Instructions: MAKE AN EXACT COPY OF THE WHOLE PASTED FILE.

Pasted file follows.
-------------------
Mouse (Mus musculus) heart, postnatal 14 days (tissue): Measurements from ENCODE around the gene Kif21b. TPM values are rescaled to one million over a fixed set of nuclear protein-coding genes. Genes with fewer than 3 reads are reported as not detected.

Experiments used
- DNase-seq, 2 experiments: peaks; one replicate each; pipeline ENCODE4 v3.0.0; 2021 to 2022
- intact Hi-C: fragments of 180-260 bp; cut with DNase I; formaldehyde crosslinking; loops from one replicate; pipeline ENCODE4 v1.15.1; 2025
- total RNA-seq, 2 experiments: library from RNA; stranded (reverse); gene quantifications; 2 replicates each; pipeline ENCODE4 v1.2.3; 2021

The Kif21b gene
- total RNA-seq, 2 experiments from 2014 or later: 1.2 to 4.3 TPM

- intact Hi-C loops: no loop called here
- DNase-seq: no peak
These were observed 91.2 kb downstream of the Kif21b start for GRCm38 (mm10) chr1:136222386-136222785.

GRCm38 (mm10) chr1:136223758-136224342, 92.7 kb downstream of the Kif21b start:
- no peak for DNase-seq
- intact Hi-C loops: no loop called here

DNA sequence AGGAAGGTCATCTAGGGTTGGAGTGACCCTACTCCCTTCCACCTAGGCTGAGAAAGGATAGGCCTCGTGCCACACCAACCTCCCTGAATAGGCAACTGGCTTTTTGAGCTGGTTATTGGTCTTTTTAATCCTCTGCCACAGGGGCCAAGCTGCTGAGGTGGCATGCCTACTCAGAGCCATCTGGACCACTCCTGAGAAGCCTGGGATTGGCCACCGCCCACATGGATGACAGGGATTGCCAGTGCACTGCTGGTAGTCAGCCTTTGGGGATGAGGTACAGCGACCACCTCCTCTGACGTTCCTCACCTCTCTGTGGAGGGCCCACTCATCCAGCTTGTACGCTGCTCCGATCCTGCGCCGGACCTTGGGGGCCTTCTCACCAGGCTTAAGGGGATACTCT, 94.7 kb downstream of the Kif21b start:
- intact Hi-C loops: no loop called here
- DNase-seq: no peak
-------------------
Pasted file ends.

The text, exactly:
Mouse (Mus musculus) heart, postnatal 14 days (tissue): Measurements from ENCODE around the gene Kif21b. TPM values are rescaled to one million over a fixed set of nuclear protein-coding genes. Genes with fewer than 3 reads are reported as not detected.

Experiments used
- DNase-seq, 2 experiments: peaks; one replicate each; pipeline ENCODE4 v3.0.0; 2021 to 2022
- intact Hi-C: fragments of 180-260 bp; cut with DNase I; formaldehyde crosslinking; loops from one replicate; pipeline ENCODE4 v1.15.1; 2025
- total RNA-seq, 2 experiments: library from RNA; stranded (reverse); gene quantifications; 2 replicates each; pipeline ENCODE4 v1.2.3; 2021

The Kif21b gene
- total RNA-seq, 2 experiments from 2014 or later: 1.2 to 4.3 TPM

- intact Hi-C loops: no loop called here
- DNase-seq: no peak
These were observed 91.2 kb downstream of the Kif21b start for GRCm38 (mm10) chr1:136222386-136222785.

GRCm38 (mm10) chr1:136223758-136224342, 92.7 kb downstream of the Kif21b start:
- no peak for DNase-seq
- intact Hi-C loops: no loop called here

DNA sequence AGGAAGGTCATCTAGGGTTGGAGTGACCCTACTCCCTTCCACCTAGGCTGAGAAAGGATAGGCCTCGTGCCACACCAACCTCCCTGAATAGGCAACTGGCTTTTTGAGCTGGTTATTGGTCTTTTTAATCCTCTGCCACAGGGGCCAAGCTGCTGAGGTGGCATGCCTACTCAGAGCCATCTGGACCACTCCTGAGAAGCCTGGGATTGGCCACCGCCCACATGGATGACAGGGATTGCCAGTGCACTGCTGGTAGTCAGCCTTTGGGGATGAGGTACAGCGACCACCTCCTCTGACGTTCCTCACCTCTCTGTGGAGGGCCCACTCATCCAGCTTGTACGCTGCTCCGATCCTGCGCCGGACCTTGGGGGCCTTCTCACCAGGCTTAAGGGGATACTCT, 94.7 kb downstream of the Kif21b start:
- intact Hi-C loops: no loop called here
- DNase-seq: no peak